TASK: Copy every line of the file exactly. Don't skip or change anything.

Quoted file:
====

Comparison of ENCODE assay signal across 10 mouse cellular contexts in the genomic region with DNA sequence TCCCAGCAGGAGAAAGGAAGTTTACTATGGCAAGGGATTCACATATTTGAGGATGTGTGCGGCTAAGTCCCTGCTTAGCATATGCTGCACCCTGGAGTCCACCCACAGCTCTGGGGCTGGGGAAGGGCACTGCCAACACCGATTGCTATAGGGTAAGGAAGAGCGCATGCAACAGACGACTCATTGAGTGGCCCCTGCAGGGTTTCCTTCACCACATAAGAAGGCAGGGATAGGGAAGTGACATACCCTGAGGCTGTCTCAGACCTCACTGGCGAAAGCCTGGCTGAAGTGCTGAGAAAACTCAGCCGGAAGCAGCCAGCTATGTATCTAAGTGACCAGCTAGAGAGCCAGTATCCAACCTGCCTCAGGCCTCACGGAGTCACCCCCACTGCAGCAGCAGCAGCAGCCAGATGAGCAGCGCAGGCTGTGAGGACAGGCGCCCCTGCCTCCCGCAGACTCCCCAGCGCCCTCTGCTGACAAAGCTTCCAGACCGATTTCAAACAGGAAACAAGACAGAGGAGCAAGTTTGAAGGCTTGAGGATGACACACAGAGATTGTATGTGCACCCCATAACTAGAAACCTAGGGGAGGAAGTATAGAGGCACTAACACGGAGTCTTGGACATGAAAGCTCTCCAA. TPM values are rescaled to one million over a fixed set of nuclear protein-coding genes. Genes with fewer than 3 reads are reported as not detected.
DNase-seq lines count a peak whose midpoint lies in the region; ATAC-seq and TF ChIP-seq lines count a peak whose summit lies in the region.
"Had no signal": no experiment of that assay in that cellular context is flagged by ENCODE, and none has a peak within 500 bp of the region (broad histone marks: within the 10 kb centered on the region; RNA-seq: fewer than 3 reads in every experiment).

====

Comparison of ENCODE assay signal across 10 mouse cellular contexts in the genomic region with DNA sequence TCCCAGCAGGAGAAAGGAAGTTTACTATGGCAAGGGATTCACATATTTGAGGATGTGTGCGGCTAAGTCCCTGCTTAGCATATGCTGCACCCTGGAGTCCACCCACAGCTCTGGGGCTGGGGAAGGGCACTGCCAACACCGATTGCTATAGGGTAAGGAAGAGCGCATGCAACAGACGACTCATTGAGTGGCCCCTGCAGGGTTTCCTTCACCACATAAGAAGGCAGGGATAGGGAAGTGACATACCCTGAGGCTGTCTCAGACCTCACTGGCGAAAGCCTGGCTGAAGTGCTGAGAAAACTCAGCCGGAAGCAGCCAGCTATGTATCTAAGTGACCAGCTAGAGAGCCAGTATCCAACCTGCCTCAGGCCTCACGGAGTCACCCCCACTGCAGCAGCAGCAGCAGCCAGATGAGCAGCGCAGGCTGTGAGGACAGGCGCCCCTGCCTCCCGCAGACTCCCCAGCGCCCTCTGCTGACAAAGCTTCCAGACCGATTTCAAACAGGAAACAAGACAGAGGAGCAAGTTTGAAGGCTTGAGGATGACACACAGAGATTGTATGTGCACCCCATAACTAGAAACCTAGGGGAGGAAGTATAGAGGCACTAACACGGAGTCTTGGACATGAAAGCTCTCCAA. TPM values are rescaled to one million over a fixed set of nuclear protein-coding genes. Genes with fewer than 3 reads are reported as not detected.
DNase-seq lines count a peak whose midpoint lies in the region; ATAC-seq and TF ChIP-seq lines count a peak whose summit lies in the region.
"Had no signal": no experiment of that assay in that cellular context is flagged by ENCODE, and none has a peak within 500 bp of the region (broad histone marks: within the 10 kb centered on the region; RNA-seq: fewer than 3 reads in every experiment).